Reject complexity, embrace minimalism

If there’s a single concept that can change your life and career, it’s understanding the nature of complexity: where it comes from, why it’s bad, and how you can avoid it.

This article was inspired by my personal struggles with complexity and experience with adopting minimalism into my life. It primarily focuses on complexity from a systems lens and tries to inform through examples in software and the natural sciences, although the concepts are generally applicable anywhere you look.

The goal of this article is to help you recognize complexity in your life. Understanding complexity provided me with a new mental model for me to view the world, helping me to achieve more with less. I hope it does the same for you.

But before we can understand complexity, we first need to understand systems.

What is a system?

Much like a network, systems are a series of interconnected components that interact with each other to achieve some unified purpose.

A lot of things are systems. Your digestive system is a system composed of multiple organs that talk to each other using hormones with the purpose of breaking down food into basic nutrients. A company is a system of employees that work together to make a profit. The economy is a system. A software application is a system. Your body is a system, the Earth and Universe are also systems. Systems are often composed of multiple sub-systems, which are themselves systems of systems – ad infinitum.

Where does complexity come from?

Complexity is a natural and self-emerging property of all systems in the universe. Systems that are simple are predictable. But as they grow with the introduction of new components, some components will at times interact with each other to produce unintended side-effects. Examples include bugs in software, side effects from drugs and medication, or office politics at work.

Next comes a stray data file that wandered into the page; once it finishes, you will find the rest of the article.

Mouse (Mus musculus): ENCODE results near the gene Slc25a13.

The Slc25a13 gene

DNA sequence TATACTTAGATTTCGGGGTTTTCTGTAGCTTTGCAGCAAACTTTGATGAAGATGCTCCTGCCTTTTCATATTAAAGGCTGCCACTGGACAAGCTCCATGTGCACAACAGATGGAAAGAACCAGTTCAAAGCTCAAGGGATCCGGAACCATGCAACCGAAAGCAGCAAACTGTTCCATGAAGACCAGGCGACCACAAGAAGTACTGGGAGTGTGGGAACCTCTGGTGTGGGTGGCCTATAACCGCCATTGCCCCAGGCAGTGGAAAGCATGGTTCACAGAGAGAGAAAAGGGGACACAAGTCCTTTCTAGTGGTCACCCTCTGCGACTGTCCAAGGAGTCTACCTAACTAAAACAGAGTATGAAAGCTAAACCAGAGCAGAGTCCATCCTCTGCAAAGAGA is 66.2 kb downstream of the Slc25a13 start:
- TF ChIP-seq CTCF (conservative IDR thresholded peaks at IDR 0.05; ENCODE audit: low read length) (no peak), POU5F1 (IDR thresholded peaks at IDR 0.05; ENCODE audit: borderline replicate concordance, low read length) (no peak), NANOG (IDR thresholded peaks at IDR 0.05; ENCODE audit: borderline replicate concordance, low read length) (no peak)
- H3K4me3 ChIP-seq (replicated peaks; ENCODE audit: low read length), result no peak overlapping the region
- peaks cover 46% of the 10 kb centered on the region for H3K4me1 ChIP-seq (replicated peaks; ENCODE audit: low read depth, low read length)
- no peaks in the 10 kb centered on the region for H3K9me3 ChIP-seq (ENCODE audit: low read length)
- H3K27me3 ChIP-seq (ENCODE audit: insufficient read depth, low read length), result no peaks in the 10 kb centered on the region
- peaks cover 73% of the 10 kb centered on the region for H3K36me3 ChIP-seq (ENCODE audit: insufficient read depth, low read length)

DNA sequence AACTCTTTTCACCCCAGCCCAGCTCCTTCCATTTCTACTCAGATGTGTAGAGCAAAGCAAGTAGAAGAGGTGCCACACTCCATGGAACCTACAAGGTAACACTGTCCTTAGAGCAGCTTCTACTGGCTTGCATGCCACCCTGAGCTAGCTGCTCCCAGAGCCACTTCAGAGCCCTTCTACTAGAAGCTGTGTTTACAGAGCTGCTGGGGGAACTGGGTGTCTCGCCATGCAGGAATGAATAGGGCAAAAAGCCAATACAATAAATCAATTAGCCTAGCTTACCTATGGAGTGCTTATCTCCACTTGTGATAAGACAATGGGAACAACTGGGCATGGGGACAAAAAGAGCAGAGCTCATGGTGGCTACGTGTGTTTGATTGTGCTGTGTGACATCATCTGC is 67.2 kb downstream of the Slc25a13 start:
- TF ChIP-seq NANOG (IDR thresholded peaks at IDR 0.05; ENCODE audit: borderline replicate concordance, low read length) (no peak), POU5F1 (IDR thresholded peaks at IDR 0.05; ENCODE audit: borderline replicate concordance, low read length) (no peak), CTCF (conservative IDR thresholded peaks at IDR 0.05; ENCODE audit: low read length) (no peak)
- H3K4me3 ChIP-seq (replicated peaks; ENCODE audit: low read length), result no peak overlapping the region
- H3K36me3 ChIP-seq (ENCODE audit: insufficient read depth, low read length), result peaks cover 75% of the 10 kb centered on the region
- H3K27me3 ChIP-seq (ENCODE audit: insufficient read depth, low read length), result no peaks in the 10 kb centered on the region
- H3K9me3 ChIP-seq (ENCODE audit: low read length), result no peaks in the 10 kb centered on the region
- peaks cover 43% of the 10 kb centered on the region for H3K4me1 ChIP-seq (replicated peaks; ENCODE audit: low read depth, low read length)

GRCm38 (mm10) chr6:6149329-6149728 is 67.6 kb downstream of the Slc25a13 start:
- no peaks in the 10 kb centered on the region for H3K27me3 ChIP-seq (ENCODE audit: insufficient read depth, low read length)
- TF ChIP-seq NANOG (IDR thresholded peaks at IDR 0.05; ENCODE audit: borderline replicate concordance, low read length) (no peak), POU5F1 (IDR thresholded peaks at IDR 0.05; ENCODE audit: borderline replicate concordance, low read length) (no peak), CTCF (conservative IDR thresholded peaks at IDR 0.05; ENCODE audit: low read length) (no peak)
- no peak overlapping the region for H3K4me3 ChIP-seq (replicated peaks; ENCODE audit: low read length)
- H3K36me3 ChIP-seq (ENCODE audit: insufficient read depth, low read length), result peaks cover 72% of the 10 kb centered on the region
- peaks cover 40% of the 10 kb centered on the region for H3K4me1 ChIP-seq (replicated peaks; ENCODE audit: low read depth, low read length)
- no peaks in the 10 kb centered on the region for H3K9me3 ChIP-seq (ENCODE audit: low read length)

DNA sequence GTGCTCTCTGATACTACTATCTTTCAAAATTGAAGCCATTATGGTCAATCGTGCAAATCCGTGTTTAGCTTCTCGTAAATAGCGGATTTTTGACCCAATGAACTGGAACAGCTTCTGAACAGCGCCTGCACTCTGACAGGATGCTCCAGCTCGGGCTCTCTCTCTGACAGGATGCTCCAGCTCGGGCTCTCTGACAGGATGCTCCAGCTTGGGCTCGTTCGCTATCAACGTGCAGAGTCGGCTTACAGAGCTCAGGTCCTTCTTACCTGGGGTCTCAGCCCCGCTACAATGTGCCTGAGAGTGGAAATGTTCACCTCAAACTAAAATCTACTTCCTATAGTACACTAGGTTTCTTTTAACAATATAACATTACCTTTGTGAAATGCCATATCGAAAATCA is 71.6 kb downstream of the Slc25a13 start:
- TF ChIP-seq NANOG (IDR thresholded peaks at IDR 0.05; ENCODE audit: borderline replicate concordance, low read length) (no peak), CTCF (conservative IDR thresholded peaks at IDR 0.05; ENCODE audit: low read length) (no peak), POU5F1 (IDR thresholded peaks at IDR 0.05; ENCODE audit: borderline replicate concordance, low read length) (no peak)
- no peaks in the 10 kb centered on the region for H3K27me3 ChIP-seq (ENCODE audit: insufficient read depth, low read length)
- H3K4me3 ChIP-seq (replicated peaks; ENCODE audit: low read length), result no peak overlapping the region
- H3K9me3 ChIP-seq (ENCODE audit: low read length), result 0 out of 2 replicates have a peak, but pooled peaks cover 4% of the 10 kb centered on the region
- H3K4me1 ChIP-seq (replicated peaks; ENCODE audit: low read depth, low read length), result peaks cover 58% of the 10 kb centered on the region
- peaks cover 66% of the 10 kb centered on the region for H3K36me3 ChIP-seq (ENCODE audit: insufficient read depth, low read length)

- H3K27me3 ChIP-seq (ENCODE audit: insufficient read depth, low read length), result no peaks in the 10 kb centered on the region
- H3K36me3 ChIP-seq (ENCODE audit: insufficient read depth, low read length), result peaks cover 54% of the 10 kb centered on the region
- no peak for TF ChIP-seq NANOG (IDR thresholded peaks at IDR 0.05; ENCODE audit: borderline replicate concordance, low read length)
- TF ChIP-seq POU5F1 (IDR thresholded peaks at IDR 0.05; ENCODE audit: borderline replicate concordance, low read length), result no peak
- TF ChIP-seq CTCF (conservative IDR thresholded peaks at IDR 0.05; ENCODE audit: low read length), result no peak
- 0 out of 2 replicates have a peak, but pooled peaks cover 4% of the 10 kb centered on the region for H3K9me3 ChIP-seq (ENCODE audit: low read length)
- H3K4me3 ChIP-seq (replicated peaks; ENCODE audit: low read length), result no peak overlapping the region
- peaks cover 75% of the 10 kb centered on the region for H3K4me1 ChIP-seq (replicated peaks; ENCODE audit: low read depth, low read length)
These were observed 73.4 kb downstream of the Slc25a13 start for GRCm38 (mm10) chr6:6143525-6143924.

Any system that is continuously changing will become increasingly complex. This is due to entropy, a fundamental force in the universe that brings disorder and chaos. Our bodies are a prime example of this as mutations in our DNA accumulate over years of living that lead to the breakdown of homeostasis resulting in aging and death. Parts of the system that were designed to work one way break down, and after some critical point the entire system falls apart. There is only one correct configuration and an infinite amount of incorrect ones. Life itself is a constant struggle against the forces of entropy.

Complexity also compounds. The number of lines of code tends to scale exponentially over time1, along with the number of bugs. Tech debt due to a few poor decisions when starting out will snowball until it becomes unmanageable. The more things you add to a system, the more things can go wrong. Adding a new component to a 1000-component system may result in 1000 new possible interactions that can backfire.

Why complexity is bad

Since systems are created to achieve a specific purpose, we like them to be predictable. The entropy introduced by complexity is anything but predictable, often leading to unintended side effects.

Such is the case every time we add add a new library to our codebase, when we download a new app on our phones, or when we hire a new member on our team. Doing so increases the complexity of the overall system and increases the chance of undesirable interactions. A new library may have existing bugs that propagate into our code, we might download a new social media app for some perceived utility only to find ourselves doomscrolling, we might make a bad hire that can ruin an entire team.